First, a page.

Soloists Take Center Stage at DanceLabs

As her white dress floated up with the momentum of her body, Alexa Goulas ’18 appeared to freeze midair. Goulas completed the split leap by falling softly onto one knee and rolling herself back to standing.

Goulas’ performance was part of last Friday’s DanceLabs. Unlike previous DanceLabs, which showcased group numbers, the show only featured solo acts. Lizzie McGonagle ’16, Director of DanceLabs, hoped this change would push the boundaries of tradition in the Dance Department.

“DanceLabs have been around for a while and we’ve always wanted to bring in more of an audience,” McGonagle said, “When we were coming up with ideas, I suggested we do a solo show. It would be completely open to all styles for anyone who wanted to perform. We were trying to change it up and bring something new and different.”

Seven solo dancers performed a variety of styles ranging from jazz to Kathak, a classical Indian dance form. In order to provide an intimate setting, the performance took place in the Modern Studio in the Borden Gym, which has been modified to accommodate performances through the addition of state curtains and dramatic lights.

Goulas was inspired by the opportunity to dance in a more personal setting. She performed a self-choreographed contemporary dance to “Drops of Jupiter” by Train, using kicks, leaps and turns to create sustained lines and emphasize the immediacy of each moment.

“I was trying to portray the message in the song, which is to live now, because people leave and you never know how much time you have with someone,” said Goulas.

Draped in a red, flowing costume designed for traditional Indian dance, Anushree Gupta ’18 presented a Kathak solo. She began with a soft and delicate beginning consisting of emotive poses and hastaks, or hand positions that symbolize various Sanskrit words. She gradually grew to a climax in which she completed fast, intricate footwork and rapid turns, which were accentuated by ghungroo, or 100 bells on each of her feet.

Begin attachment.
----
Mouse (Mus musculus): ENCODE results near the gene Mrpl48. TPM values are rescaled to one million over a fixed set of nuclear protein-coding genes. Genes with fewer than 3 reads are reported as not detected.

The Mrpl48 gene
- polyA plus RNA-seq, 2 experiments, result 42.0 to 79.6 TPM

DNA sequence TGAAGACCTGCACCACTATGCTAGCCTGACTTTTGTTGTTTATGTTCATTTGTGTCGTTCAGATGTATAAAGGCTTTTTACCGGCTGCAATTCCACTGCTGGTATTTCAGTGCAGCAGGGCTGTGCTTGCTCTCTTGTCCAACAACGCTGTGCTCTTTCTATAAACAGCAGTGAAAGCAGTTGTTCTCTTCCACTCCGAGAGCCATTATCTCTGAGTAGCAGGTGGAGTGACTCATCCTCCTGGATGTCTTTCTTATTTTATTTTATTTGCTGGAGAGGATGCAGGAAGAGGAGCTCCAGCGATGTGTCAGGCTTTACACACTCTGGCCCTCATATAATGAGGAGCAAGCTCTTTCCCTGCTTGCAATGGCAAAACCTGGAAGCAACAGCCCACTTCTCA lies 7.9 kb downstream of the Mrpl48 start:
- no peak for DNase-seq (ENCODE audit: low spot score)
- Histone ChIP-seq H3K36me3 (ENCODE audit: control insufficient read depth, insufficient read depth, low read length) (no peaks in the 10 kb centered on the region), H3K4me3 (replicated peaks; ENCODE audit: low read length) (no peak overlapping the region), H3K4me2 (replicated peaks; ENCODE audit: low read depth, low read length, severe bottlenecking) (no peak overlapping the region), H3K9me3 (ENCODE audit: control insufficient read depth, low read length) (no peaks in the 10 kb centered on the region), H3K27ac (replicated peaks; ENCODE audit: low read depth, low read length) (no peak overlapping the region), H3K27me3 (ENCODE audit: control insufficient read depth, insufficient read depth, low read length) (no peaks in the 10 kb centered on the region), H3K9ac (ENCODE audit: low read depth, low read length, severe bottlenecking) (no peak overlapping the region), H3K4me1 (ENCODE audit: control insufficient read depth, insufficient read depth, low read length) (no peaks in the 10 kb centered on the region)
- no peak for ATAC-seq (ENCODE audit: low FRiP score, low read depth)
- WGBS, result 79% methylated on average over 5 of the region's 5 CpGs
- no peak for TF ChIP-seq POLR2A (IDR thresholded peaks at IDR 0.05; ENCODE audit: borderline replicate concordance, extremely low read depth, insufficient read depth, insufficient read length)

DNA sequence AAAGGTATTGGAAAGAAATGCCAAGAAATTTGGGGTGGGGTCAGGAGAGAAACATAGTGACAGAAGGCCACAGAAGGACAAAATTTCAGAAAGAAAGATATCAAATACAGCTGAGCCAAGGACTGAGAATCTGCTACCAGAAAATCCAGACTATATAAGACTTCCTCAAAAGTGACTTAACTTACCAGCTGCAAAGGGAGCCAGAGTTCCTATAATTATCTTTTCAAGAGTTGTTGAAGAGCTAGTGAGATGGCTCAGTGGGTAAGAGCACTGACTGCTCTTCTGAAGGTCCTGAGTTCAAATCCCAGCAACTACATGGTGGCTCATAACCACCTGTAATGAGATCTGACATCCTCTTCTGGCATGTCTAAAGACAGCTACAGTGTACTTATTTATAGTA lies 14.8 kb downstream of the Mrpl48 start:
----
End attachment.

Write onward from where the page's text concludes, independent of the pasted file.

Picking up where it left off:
“That was one of my most recent pieces that I learned and I just really loved doing it in class,” said Gupta. “I love that piece out of others because it combines almost all aspects of dance.”

The show ended with “Heaven’s Hanging Low,” a self-choreographed modern piece by Erin Strong, Instructor in Theatre and Dance. The dance, set to “I giorni: Andante” by Ludovico Einaudi, was inspired by the notion that the energy of someone who has touched one’s life will never truly depart. Strong’s choreography explored different levels and dynamics. She incorporated both floorwork and jumps into the piece, keeping her face calm while her body darted from one side of the stage to the other in a complex series of reaches and pulls.

“Sometimes the energy that remains [from] the memories of people can weigh you down, where it’s hard to breathe, but at the same token it’s a comfort to have those memories,” said Strong. “I was portraying both of those sensations, and in the end that’s really, I think, why the energy of their souls does remain, so you can carry their love with you forever.”

McGonagle felt that these DanceLabs were particularly successful in attracting a range of performers and styles.

“I hope to continue to have a diversity of people who are involved in DanceLabs. I think it was really successful having people who did jazz, modern and Indian dances. Hopefully in the future, we will work with groups and try out new collaborations,” said McGonagle.